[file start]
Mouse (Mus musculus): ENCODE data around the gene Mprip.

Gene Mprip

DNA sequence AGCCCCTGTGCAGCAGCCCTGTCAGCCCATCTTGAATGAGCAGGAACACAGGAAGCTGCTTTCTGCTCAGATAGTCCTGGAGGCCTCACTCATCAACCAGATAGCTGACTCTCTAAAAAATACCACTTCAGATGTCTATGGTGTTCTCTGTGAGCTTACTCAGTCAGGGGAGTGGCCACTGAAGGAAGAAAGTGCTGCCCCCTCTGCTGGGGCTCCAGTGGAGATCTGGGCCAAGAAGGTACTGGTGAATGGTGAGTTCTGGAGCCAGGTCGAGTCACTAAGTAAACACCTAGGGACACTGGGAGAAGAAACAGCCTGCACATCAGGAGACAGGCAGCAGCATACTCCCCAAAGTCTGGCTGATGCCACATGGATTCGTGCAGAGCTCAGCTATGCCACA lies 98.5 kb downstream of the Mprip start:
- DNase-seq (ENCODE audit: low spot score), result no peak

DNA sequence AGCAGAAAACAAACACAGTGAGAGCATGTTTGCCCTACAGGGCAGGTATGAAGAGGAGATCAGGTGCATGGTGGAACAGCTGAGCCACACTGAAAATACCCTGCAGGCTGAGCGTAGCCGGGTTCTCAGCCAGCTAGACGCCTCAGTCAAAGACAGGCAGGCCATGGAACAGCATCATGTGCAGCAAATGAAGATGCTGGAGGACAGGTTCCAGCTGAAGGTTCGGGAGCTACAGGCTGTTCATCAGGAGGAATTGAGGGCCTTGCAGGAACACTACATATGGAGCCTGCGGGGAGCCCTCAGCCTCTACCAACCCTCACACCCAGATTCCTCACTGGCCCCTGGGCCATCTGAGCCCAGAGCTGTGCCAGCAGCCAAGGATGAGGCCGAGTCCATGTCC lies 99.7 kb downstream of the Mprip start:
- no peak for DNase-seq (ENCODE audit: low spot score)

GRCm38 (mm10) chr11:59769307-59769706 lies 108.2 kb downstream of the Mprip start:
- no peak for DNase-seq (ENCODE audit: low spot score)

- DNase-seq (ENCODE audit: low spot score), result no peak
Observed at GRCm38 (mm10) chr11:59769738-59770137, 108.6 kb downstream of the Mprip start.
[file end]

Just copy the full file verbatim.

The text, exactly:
Mouse (Mus musculus): ENCODE data around the gene Mprip.

Gene Mprip

DNA sequence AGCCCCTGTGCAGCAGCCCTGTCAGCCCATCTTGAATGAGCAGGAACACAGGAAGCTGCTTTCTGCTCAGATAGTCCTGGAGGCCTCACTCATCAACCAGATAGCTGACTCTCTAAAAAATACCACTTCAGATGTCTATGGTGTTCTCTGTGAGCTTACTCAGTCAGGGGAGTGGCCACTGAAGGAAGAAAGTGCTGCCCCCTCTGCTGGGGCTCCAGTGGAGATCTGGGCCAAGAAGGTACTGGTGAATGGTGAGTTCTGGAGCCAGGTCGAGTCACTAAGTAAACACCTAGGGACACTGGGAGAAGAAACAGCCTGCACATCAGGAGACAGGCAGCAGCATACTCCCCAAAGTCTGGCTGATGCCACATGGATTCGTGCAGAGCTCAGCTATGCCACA lies 98.5 kb downstream of the Mprip start:
- DNase-seq (ENCODE audit: low spot score), result no peak

DNA sequence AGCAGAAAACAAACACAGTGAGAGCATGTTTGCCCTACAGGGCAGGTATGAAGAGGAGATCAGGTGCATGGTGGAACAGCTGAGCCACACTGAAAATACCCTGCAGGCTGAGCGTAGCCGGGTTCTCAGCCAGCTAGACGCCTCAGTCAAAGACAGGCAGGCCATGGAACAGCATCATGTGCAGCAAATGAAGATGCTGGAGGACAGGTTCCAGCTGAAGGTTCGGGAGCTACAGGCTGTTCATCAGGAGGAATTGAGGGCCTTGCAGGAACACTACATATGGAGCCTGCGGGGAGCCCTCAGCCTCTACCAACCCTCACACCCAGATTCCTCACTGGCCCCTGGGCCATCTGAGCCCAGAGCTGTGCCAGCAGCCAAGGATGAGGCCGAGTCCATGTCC lies 99.7 kb downstream of the Mprip start:
- no peak for DNase-seq (ENCODE audit: low spot score)

GRCm38 (mm10) chr11:59769307-59769706 lies 108.2 kb downstream of the Mprip start:
- no peak for DNase-seq (ENCODE audit: low spot score)

- DNase-seq (ENCODE audit: low spot score), result no peak
Observed at GRCm38 (mm10) chr11:59769738-59770137, 108.6 kb downstream of the Mprip start.